Rolling across that hallowed Ukrainian ground, from Kyiv to Kharkiv to L’viv, the wandering cultural capital of Carpathians, one’s constant travel companion is a novel. Train cars are crowded, and passengers never tire of ogling the foreigner. A book is defense. The denser, the better. I was never without a sprawling epic or two on any trip I made; I often reread a tattered volume from Martin’s A Song of Ice and Fire juggernaut. Fantasy literature, like no other genre, publishes books like bricks, tomes like tools. In my two years, the volume A Game of Thrones became a truncheon to ward off a drunk, a block to force windows open in sweltering coupe cabins, and a perfect-bound roll of toilet paper. Using the words of Ned Stark to wipe my ass is neither embarrassing nor an affront to Martin and his Westeros, a work like The Bible to me. Instead, I view it as a sacred link in my tale – I who live more for story than for etiquette. Who else would I clutch in my fist, hovering anus down over a Turkish toilet in a bathroom bereft of paper products but Martin? Who else could cleanse me; save me from developing a rash on my impending 17-hour, cross-country train ride; and still provide enough leaves for reading on my journey home? Without fantasy literature, I would’ve been accosted by drunks, boiled alive in coupes, and squirming in shit for ¾ of a day; thus, it remains savior to me.

During Ukrainian winters, evening begins at 3:00 PM. The dark descends, and one has two choices: frolic in the night and become a statistic or become intimate with every livable space in one’s apartment. Of those Peace Corps Volunteers who terminated their services early, the crux of that decision often stemmed from an incident in the nighttime. Muggings. Brawls. A rape. Night, in large doses, was not for survivors. Therefore, Peace Corps had a large, unofficial, and always mobile library of fantasy (and other) fiction. There’s only so much Scrabble to play or tea to host or Lost to watch. Eventually, into everyone’s hands a book must fall.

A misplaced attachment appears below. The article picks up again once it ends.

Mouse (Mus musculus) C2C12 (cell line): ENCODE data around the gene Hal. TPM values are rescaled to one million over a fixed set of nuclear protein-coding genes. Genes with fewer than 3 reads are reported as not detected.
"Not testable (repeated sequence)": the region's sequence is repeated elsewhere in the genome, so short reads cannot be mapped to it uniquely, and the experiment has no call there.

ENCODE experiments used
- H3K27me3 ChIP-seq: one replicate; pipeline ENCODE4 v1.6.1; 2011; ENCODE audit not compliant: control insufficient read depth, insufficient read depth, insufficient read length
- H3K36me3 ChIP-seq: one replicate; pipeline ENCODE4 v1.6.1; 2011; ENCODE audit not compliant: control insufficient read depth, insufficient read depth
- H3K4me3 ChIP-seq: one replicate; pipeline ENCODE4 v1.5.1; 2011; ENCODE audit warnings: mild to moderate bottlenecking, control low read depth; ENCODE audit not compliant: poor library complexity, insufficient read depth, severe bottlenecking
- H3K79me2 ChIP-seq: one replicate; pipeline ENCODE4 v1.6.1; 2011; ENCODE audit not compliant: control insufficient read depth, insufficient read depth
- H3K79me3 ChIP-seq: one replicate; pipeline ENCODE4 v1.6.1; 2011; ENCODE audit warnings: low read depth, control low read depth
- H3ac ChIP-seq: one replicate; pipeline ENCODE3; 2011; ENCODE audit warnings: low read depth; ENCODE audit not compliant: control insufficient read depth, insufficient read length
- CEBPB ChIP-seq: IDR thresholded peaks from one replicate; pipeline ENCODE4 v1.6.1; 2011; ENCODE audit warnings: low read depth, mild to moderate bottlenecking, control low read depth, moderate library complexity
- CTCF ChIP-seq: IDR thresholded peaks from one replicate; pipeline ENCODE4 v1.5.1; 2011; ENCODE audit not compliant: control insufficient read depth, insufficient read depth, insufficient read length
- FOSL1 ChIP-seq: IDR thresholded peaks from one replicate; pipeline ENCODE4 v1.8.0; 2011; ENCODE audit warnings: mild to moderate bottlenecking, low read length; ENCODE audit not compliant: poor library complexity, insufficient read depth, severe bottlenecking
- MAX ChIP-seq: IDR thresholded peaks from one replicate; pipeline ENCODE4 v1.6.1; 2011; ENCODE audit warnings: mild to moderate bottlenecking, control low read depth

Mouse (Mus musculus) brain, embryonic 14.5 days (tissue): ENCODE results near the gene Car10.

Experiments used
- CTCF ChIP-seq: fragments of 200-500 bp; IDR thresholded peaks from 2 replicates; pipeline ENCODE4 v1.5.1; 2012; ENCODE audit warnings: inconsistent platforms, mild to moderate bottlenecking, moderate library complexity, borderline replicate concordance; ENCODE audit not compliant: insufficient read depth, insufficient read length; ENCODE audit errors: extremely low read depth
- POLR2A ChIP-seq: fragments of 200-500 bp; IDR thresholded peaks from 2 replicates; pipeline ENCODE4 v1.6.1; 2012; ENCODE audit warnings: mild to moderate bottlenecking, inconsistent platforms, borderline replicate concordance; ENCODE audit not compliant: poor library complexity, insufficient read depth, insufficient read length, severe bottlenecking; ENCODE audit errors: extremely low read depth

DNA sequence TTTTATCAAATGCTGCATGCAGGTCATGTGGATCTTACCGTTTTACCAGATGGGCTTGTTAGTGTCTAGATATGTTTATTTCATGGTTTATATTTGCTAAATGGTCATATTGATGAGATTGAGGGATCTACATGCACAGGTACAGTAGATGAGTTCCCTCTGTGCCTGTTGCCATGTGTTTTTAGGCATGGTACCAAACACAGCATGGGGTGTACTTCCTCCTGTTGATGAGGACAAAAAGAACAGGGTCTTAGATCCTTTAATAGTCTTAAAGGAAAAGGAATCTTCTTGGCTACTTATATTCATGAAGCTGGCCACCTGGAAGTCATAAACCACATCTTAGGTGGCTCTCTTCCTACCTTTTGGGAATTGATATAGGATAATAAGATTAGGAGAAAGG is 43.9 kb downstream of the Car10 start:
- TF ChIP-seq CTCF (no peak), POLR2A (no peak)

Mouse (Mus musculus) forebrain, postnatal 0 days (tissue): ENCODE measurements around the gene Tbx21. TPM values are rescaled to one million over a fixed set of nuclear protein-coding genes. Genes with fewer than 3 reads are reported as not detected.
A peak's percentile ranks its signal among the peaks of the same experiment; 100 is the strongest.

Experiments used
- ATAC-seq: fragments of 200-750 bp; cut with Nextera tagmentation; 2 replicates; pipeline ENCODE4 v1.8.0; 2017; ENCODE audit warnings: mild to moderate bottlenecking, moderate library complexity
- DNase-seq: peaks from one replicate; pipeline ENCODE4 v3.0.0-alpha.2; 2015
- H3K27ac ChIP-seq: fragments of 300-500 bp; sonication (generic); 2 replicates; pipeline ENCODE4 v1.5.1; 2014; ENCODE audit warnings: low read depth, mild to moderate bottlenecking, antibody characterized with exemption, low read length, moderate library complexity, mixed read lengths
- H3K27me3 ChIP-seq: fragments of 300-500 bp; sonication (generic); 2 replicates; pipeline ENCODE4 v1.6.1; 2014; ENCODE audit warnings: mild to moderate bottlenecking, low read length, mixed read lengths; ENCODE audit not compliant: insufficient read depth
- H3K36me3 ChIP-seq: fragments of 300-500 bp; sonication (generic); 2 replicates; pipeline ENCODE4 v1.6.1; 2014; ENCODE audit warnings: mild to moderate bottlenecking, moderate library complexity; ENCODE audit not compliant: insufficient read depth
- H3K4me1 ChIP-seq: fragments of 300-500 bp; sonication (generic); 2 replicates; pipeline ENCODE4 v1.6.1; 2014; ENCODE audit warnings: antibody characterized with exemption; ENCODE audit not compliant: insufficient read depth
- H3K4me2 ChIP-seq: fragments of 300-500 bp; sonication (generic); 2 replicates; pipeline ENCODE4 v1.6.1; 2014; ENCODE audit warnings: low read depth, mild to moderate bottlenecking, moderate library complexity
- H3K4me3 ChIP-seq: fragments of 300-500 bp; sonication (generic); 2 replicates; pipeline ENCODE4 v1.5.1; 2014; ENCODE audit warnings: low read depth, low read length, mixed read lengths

From October 2005 to November 2007, I read 107 books – not the most in my group but still a veritable survey of modern fantasy fiction. Soaking up as much of the history, environment, and people of L’viv as I could in daylight hours, I slid into Gilead and Chiba City after dusk. The hundreds of thousands of words I read, and the worlds they imagined, kept me safe during nights when neo-Nazis paraded below my balcony and broke windows on my boulevard. Tome after tome secured me when other Volunteers were robbed, abused, and harassed in dark corners and dimly-lit squares. Enticed by the possibility of experience and story, Aragon’s strength or Raistlin’s confidence did not cloud my instinct for survival. In a small way, fantasy literature helped me survive Ukraine.